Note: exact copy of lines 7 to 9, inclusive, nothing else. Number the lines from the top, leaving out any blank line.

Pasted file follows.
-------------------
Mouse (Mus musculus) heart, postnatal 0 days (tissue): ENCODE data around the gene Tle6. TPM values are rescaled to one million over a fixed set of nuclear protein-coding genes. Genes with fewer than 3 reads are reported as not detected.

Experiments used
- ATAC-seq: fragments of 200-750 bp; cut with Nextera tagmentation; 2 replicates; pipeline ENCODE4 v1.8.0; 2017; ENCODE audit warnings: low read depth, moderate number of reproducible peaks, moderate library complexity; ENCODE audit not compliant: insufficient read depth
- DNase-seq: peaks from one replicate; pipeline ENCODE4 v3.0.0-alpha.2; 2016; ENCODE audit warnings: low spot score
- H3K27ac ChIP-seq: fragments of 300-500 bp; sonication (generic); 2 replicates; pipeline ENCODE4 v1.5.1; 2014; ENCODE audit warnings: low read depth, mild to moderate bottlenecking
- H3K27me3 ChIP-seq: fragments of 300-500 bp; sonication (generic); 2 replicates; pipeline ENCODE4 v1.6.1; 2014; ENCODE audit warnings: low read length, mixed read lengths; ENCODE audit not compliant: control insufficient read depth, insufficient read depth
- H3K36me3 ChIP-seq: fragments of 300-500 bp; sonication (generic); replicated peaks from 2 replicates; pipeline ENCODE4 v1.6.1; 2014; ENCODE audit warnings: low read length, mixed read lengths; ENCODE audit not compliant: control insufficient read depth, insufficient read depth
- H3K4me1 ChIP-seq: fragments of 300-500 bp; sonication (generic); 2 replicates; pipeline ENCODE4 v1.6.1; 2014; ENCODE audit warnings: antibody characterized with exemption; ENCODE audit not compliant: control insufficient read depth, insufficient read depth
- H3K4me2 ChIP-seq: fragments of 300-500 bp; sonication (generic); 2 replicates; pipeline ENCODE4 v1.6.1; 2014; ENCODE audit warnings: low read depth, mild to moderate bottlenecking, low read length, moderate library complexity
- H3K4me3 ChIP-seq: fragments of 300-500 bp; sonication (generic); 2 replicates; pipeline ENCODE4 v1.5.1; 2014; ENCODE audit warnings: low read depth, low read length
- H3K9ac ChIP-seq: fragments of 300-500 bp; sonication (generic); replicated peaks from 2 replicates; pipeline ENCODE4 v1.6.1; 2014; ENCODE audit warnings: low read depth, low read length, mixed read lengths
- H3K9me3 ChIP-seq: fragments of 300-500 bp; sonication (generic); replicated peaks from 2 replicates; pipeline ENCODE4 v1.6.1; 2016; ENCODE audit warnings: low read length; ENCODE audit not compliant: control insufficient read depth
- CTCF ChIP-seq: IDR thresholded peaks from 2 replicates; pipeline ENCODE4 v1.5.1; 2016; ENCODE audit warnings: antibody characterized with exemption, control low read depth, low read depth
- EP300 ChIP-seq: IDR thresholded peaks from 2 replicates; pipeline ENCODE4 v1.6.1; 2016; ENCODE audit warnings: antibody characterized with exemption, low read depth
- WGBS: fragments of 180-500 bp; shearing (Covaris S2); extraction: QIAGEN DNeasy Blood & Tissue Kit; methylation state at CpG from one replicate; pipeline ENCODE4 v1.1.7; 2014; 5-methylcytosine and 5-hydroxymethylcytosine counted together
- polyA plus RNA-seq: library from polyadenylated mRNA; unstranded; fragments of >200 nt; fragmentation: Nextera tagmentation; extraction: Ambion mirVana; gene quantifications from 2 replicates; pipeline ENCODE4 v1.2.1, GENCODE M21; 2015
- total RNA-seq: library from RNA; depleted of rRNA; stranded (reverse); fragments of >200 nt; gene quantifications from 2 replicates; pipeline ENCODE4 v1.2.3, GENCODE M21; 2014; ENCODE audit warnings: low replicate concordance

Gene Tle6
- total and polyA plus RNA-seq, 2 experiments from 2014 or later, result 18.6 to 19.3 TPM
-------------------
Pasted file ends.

- H3K36me3 ChIP-seq: fragments of 300-500 bp; sonication (generic); replicated peaks from 2 replicates; pipeline ENCODE4 v1.6.1; 2014; ENCODE audit warnings: low read length, mixed read lengths; ENCODE audit not compliant: control insufficient read depth, insufficient read depth
- H3K4me1 ChIP-seq: fragments of 300-500 bp; sonication (generic); 2 replicates; pipeline ENCODE4 v1.6.1; 2014; ENCODE audit warnings: antibody characterized with exemption; ENCODE audit not compliant: control insufficient read depth, insufficient read depth
- H3K4me2 ChIP-seq: fragments of 300-500 bp; sonication (generic); 2 replicates; pipeline ENCODE4 v1.6.1; 2014; ENCODE audit warnings: low read depth, mild to moderate bottlenecking, low read length, moderate library complexity